In the Federal Register of January 16, 2013 (78 FR 3377) (FRL-9375-4), EPA issued a document pursuant to FFDCA section 408, 21 U.S.C. 346a, announcing the filing of a pesticide petition (PP 2E8091) by DuPont Tate & Lyle BioProducts, LLC, 198 Blair Bend Dr., Loudon, TN 37774. The petition requested two exemptions from the requirement of a tolerance be established for residues of 1,3-propanediol (CAS Reg. No. 504-63-2) when used as an inert ingredient under 40 CFR 180.910 for its use as a solvent, co-solvent, diluent, or freeze-point depressant in pesticide formulations applied to growing crops and raw agricultural commodities after harvest and under 40 CFR 180.940(a) for its use in antimicrobial pesticide formulations applied to food-contact surfaces in public eating places, dairy-processing equipment, and food-processing equipment and utensils. That document referenced a summary of the petition prepared by DuPont Tate & Lyle BioProducts, the petitioner, which is available in the docket, http://www.regulations.gov. There were no comments received in response to the notice of filing.
III. Inert Ingredient Definition
Inert ingredients are all ingredients that are not active ingredients as defined in 40 CFR 153.125 and include, but are not limited to, the following types of ingredients (except when they have a pesticidal efficacy of their own): Solvents such as alcohols and hydrocarbons; surfactants such as polyoxyethylene polymers and fatty acids; carriers such as clay and diatomaceous earth; thickeners such as carrageenan and modified cellulose; wetting, spreading, and dispersing agents; propellants in aerosol dispensers; microencapsulating agents; and emulsifiers. The term “inert” is not intended to imply non-toxicity; the ingredient may or may not be chemically active. Generally, EPA has exempted inert ingredients from the requirement of a tolerance based on the low toxicity of the individual inert ingredients.
IV. Aggregate Risk Assessment and Determination of Safety
Section 408(c)(2)(A)(i) of FFDCA allows EPA to establish an exemption from the requirement for a tolerance (the legal limit for a pesticide chemical residue in or on a food) only if EPA determines that the tolerance is “safe.” Section 408(b)(2)(A)(ii) of FFDCA defines “safe” to mean that “there is a reasonable certainty that no harm will result from aggregate exposure to the pesticide chemical residue, including all anticipated dietary exposures and all other exposures for which there is reliable information.” This includes exposure through drinking water and in residential settings, but does not include occupational exposure. Section 408(b)(2)(C) of FFDCA requires EPA to give special consideration to exposure of infants and children to the pesticide chemical residue in establishing a tolerance and to “ensure that there is a reasonable certainty that no harm will result to infants and children from aggregate exposure to the pesticide chemical residue. . . .”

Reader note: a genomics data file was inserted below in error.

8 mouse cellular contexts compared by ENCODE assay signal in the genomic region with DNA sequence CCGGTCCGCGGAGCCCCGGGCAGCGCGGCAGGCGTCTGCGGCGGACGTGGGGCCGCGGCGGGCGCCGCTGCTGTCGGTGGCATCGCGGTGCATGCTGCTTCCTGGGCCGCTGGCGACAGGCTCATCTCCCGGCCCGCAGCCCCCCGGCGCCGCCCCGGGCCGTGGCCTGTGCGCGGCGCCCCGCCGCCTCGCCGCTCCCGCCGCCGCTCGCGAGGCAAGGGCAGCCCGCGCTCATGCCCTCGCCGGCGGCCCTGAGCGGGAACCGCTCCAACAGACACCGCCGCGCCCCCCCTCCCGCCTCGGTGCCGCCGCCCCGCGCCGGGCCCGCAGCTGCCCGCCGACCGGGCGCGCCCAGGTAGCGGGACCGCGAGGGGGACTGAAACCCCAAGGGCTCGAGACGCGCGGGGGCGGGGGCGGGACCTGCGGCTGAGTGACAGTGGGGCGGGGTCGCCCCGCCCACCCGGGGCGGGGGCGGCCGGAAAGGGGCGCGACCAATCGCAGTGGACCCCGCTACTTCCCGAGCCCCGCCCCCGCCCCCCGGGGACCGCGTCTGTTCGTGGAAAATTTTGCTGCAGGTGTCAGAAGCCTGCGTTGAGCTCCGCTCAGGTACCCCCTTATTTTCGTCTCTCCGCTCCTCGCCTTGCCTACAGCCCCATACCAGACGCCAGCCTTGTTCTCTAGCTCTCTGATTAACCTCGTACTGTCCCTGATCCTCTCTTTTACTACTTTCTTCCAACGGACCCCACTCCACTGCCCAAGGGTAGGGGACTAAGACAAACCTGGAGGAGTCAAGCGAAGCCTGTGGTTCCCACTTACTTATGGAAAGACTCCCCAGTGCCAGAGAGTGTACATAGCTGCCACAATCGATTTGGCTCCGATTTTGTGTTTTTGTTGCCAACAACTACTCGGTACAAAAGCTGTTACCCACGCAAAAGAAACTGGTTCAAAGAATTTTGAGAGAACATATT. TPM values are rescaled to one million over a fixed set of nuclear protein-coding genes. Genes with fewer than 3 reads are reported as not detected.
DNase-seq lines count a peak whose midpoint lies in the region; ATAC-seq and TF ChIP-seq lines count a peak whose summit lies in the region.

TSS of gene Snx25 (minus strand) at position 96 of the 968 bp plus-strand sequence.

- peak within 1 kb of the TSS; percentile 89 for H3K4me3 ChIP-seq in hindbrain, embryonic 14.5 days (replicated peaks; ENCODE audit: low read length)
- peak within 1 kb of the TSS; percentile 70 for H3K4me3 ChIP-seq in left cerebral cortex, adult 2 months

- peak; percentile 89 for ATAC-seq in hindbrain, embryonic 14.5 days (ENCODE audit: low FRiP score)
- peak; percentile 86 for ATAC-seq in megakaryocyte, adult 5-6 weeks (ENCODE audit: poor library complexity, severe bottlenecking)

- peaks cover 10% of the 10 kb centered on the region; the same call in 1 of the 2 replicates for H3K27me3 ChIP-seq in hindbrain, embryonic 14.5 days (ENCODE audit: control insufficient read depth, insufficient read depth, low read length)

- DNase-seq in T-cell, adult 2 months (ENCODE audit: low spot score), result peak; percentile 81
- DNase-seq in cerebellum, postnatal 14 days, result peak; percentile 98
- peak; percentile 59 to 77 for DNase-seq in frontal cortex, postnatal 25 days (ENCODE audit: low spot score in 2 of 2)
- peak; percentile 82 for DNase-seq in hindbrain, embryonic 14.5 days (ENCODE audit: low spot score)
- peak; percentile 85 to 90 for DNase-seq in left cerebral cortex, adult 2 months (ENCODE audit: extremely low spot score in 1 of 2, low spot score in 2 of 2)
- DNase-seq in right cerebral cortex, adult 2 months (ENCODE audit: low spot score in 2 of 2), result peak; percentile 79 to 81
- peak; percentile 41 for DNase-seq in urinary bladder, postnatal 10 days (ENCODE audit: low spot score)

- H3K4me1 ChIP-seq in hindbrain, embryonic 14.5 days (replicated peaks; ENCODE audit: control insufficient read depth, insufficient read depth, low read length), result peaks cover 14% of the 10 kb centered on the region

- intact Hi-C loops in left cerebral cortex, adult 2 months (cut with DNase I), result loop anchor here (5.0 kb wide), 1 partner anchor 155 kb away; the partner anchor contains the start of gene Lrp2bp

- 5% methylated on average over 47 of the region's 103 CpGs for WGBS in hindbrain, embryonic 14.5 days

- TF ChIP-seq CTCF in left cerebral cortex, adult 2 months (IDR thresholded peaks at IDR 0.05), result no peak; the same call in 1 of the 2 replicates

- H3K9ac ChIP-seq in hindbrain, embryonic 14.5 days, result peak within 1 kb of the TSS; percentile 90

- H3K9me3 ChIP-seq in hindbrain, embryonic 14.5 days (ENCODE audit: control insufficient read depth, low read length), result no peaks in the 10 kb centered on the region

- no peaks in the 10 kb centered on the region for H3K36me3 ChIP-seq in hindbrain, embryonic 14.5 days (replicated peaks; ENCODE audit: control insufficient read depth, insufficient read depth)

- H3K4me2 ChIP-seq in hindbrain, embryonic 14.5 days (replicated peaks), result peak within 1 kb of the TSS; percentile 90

EPA establishes exemptions from the requirement of a tolerance only in those cases where it can be clearly demonstrated that the risks from aggregate exposure to pesticide chemical residues under reasonably foreseeable circumstances will pose no appreciable risks to human health. In order to determine the risks from aggregate exposure to pesticide inert ingredients, the Agency considers the toxicity of the inert in conjunction with possible exposure to residues of the inert ingredient through food, drinking water, and through other exposures that occur as a result of pesticide use in residential settings. If EPA is able to determine that a finite tolerance is not necessary to ensure that there is a reasonable certainty that no harm will result from aggregate exposure to the inert ingredient, an exemption from the requirement of a tolerance may be established.
Consistent with FFDCA section 408(c)(2)(A), and the factors specified in FFDCA section 408(c)(2)(B), EPA has reviewed the available scientific data and other relevant information in support of this action. EPA has sufficient data to assess the hazards of and to make a determination on aggregate exposure for 1,3-propanediol including exposure resulting from the exemption established by this action. EPA's assessment of exposures and risks associated with 1,3-propanediol follows.
A. Toxicological Profile
EPA has evaluated the available toxicity data and considered their validity, completeness, and reliability as well as the relationship of the results of the studies to human risk. EPA has also considered available information concerning the variability of the sensitivities of major identifiable subgroups of consumers, including infants and children. Specific information on the studies received and the nature of the adverse effects caused by 1,3-propanediol as well as the no-observed-adverse-effect-level (NOAEL) and the lowest-observed-adverse-effect-level (LOAEL) from the toxicity studies are discussed in this unit.
The acute oral toxicity of 1,3-propanediol in rodents, expressed as an LD50 ranges from 10,500 to 15,789 milligram/kilogram body weight (mg/kg bw). No acute dermal toxicity studies for 1,3-propanediol were available in the toxicity database. The acute inhalation toxicity of 1,3-propanediol in rats produced a LC50 was > 5.0 mg/liter (L). It is minimally irritating to the eyes of rabbits. It is mildly irritating to the skin of rabbits. Dermal sensitization studies on guinea pigs showed that 1,3-propanediol is not a sensitizer.